Comparative advantages & Hypergrowth goals
Find opportunities to play forever & 20x your goal development speed.
The very first article I wrote here was Using mental models to optimize your decision making (pt. 1). That was written during a phase where I was obsessed with mental models, heuristics, and razors.
I’ve recently come across some new ideas that have reignited my interest in the subject, and I’m excited to share them here.
Over the next few weeks, I’ll exclusively focus on mental models.
As always, I’m curious to hear your thoughts.
In this article, I’ll be talking about: Comparative Advantages & Hypergrowth Goals.
Here’s the definition of the classic Economics 101 term ‘Comparative Advantages’:
An economy’s ability to produce a particular good or service at a lower opportunity cost than another country.
Further simplified, it’s a nation’s ability to produce something cheaper or more efficiently than other countries.
China has a comparative advantage in producing electronics given its abundance of labor. Ireland has one in producing cheese and butter, due to climate and availability of suitable land for dairy cows. Canada probably has one in the production of maple syrup (just a guess though).
Extrapolate these rules to humans, relating to life and careers, and we can see similar logic.
Depending on your temperament, skills, and unique abilities, you may be more suited to certain activities over others.
Some folks (salesmen, account executives) can go hours on end meeting and entertaining new clients.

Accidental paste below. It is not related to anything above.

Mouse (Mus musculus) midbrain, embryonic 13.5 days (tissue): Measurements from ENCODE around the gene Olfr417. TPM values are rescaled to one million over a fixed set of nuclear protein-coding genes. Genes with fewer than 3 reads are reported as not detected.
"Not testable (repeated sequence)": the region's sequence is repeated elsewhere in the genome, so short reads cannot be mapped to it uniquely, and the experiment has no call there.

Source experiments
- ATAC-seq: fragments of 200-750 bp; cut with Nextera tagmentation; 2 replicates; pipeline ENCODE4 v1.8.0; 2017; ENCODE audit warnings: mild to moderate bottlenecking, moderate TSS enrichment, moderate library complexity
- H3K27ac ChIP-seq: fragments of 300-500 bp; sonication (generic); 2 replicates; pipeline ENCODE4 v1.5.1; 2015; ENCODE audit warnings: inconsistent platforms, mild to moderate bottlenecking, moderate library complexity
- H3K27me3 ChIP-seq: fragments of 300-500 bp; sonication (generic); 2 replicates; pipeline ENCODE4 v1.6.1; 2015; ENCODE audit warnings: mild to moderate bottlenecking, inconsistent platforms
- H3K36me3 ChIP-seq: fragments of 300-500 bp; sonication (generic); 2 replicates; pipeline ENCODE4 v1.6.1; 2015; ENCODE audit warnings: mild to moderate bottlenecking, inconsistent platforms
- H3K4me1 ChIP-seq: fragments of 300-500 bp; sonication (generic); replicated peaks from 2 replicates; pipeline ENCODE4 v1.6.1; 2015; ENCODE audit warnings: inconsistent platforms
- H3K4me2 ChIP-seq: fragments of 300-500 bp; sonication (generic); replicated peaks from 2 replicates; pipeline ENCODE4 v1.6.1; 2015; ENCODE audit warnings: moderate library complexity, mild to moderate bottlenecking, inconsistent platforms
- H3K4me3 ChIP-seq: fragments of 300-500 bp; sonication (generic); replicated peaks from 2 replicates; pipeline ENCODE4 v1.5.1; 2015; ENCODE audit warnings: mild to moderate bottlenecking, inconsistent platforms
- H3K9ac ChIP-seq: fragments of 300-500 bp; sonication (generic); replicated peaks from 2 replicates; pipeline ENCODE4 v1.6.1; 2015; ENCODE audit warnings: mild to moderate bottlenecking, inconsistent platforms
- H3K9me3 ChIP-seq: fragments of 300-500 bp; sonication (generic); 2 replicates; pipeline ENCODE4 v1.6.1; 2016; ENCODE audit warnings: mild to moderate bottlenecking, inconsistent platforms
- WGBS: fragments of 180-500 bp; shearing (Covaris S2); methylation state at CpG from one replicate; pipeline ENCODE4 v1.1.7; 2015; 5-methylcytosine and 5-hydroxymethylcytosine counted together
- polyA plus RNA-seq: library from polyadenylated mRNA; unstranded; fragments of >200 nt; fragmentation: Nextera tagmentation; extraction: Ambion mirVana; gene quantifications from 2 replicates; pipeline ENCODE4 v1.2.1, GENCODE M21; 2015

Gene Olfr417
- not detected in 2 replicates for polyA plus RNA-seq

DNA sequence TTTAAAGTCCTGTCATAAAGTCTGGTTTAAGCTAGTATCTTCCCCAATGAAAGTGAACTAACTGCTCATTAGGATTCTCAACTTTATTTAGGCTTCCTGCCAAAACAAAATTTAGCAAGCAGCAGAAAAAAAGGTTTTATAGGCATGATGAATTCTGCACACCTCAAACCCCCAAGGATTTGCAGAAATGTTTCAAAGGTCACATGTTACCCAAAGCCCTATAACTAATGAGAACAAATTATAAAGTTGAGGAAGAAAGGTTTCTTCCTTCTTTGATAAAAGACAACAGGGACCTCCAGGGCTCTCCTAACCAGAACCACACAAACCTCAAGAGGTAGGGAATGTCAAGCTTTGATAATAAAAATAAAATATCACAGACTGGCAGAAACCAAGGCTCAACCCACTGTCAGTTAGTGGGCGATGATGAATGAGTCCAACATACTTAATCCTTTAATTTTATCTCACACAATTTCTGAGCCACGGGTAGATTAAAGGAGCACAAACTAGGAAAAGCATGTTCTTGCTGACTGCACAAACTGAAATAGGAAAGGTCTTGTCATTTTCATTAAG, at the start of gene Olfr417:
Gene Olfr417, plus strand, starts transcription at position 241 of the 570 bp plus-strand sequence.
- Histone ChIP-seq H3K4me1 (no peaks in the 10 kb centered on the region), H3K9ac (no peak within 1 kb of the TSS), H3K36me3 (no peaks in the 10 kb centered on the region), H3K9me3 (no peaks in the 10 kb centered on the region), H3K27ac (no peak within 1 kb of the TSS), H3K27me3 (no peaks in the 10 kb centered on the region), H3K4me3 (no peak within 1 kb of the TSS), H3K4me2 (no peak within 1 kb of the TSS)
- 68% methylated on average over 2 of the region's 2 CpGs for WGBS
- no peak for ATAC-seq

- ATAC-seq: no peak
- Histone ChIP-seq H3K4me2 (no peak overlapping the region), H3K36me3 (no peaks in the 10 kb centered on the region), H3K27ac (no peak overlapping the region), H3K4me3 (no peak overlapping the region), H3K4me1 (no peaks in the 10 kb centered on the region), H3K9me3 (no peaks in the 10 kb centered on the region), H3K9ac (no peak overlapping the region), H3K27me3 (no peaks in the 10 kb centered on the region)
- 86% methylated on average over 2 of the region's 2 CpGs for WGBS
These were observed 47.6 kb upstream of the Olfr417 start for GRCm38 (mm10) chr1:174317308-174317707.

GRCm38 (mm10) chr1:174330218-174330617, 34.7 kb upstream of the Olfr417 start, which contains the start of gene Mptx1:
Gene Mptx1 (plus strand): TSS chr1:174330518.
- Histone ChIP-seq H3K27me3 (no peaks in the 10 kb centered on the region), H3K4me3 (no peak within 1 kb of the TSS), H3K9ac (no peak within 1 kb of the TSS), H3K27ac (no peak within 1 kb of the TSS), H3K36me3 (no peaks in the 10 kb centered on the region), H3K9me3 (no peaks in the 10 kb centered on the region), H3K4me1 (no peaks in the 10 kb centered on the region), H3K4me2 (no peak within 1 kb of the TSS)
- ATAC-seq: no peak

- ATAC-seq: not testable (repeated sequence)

Others (software engineers, data scientists) prefer to spend most of their energy dealing with code, quantitative problems, optimizing logic.
Some people get their energy from building high-level maps, roadmaps, and strategic plans (management consultants, strategic advisors) vs. being on the ground — putting out fires, instilling process, and overseeing more granular problems (chief of staff, operations).
I define true strengths as qualities or abilities that:
You’re good at (obviously).
Are energizing (things you can do for hours and engage in flow).
Success comes when you identify your comparative advantages and lean into them.
Parth said it well:
Read over Rule 1 again. Make sure it resonates.
What are your true strengths (comparative advantages)?
Where and how can you play to these strengths? Are there specific domains or career paths when you can naturally excel (where it ‘feels like play’)?
On a similar thread, I wrote about superpowers (strengths) last week.
As controversial as Peter Thiel is, he’s still a brilliant businessman and thinker.
If you haven’t heard of him, he’s the author of Zero to One, co-founder of PayPal (at 32!), Palantir Technologies, and investor in multiple tech companies including Facebook.
He coined the famous question:
What's preventing you from achieving your ten-year goals inside of six months?
Tim Ferriss asks a slightly more aggressive version of this, which helps bring the question to reality.
How could you accomplish your 10-year goals in the next 6 months if you had a gun to your head?"
Yes — sometimes luck comes into play. But that’s an exogenous variable that shouldn’t matter.
Instead, consider identifying the themes below and how they’re affecting growth and development toward your goals.
Focus — what do I need to eliminate in order to focus more?
Organization — do I have a comprehensive, well thought-out plan?
Consistency — am I putting in regular effort?
Scrappiness — are there shortcuts or optimizations I should consider?
Urgency — am I procrastinating?
Discipline — do my actions reflect my intentions?
Knowledge — do i have the required information to accomplish my targets?
Feedback & Learning — am I optimizing my feedback loops?
How can I optimize the themes above to accelerate my rate of growth and accomplishment?
Take an ambitious goal you currently have and go through each theme. Which factors can you influence to achieve your goal faster?
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